About the Black HonkeysThe Black Honkeys first hit the stage in August of 2000. Guitarist, Joe Sanders, and Phil Esposito sat down and started talking about the project. Joe was big into the J. Geils Band, Hendrix and the Stones. While Phil loved that too, he also had a love for the old Motown and R&B of the 60's and 70's. It was a good fit. Nobody in the scene was doing anything like it at the time, so it was a wide open playing field. They both had worked together in another long standing Tampa Bay act called, "Freaks Rule," and knew they could put something together. Joe was playing with bass player, Wil "The Thrill" Harris, at the time. So that was a natural fit. There were two different drummers named Mike that we were playing with us. Mike Hammer was one of them; however, he was always busy with another band. So the other Mike took over. We started rehearsing in September of the same year and did our first show at Club More in Clearwater on New Years Eve of 2001.
Now after 18 Years of domestic & international travel, 3 CD releases and being a fan favorite of the Tampa bay area music scene, voted Creative Loafing's Best in Bay in several categories over the last several years, in the people's choice categories were still going strong. With a long time standing line up which still includes , Phil and Wil, Drummer - Steven Tanner, Guitarist - Greg Czinke, Trumpet - Terry Clark, Trombone - Scott Myers, Vocalist - Nicole Simone , Guitarist - Billy Summer and excited to announce, when he’s not on tour Mr Gumbi Ortiz on percussion. Still writing original music and still playing that special mix of Motown, Funk, Soul, and Rock n Roll.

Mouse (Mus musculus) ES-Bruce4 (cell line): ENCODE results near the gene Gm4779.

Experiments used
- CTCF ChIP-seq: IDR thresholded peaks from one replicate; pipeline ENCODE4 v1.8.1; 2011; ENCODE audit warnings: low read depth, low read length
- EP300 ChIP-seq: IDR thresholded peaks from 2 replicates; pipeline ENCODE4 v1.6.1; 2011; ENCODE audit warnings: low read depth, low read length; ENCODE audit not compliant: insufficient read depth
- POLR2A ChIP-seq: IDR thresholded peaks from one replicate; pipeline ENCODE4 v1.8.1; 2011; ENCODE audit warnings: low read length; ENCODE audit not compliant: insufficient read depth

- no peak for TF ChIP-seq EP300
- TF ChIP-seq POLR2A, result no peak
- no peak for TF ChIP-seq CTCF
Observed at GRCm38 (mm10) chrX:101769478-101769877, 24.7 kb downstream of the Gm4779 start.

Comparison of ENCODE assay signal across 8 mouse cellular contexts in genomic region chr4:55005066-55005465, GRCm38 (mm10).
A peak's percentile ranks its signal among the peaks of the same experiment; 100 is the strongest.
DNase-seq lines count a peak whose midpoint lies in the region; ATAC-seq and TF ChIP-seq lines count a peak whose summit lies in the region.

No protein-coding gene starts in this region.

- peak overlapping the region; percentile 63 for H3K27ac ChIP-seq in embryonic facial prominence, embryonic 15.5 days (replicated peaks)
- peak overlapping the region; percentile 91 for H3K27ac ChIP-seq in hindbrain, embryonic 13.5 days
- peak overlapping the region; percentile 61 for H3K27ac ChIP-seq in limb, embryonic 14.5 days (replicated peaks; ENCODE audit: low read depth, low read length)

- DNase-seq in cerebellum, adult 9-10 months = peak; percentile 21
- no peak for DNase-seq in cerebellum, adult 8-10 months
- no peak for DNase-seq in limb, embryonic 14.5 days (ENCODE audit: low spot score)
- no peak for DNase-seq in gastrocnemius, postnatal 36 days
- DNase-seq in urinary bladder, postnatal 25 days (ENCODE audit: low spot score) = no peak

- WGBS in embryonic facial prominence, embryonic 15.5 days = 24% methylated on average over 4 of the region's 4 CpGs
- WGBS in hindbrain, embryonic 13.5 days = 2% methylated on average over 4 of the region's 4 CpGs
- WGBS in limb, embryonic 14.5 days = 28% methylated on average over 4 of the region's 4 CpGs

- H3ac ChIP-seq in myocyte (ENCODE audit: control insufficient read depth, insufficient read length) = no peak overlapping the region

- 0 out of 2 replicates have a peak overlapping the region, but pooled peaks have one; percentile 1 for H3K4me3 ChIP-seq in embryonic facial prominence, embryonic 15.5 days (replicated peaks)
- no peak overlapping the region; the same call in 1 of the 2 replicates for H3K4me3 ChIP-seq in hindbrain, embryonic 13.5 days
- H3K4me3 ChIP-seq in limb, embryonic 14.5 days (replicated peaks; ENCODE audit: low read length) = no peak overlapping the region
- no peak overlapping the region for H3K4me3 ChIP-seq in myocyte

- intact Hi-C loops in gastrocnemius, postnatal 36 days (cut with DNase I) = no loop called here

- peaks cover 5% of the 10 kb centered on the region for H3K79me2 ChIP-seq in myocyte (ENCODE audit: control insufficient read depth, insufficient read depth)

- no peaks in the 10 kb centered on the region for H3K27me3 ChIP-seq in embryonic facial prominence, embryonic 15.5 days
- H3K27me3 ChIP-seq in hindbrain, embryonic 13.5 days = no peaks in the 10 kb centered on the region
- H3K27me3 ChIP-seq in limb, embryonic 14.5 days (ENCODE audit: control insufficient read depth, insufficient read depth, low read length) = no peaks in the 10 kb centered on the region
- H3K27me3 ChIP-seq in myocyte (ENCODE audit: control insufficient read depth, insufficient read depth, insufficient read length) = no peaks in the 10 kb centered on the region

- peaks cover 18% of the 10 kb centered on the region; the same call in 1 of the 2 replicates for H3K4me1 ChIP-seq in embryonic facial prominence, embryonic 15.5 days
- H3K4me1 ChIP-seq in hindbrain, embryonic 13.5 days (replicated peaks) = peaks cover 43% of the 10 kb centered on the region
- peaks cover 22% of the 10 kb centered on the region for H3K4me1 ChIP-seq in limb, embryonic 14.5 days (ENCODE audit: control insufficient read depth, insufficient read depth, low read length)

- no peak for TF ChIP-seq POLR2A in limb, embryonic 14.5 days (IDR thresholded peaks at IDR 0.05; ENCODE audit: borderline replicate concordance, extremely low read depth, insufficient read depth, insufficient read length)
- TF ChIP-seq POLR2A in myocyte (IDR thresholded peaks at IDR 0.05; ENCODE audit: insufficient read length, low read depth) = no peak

What exactly are the origins of the band's name - The Black Honkeys you ask? That's the most asked question. Through the early 70's and 80's, Phil grew up in the South Greenwood area of Clearwater - they called it Belleair. It was between Belleair Elementary School on Lakeview Road and Belleair Road. It was a predominately black neighborhood with a couple of white families scattered throughout. Phil's being one of them. Anyway, often he was the only white kid in their gang of friends, along with "Puerto Rican Mike," who wasn't even Puerto Rican. So they would explain his presence at neighborhood football games, parties and such as, "Hey, that's Phil. He's cool, leave him be, he ain't nothing but a Black Honkey!" A term of endearment. It always floated around in his head, so it made sense to use it for this project. Trust us, lots of people were, like, "you can't use that for a band name." Even to this day, occasionally we can't use it at corporate events, but we've been around so long that everyone sees the humor in it. Hell, Mr Jefferson used to yell, "Honkey" all the time on TV in the 70's and 80's, so we never quite got the big deal.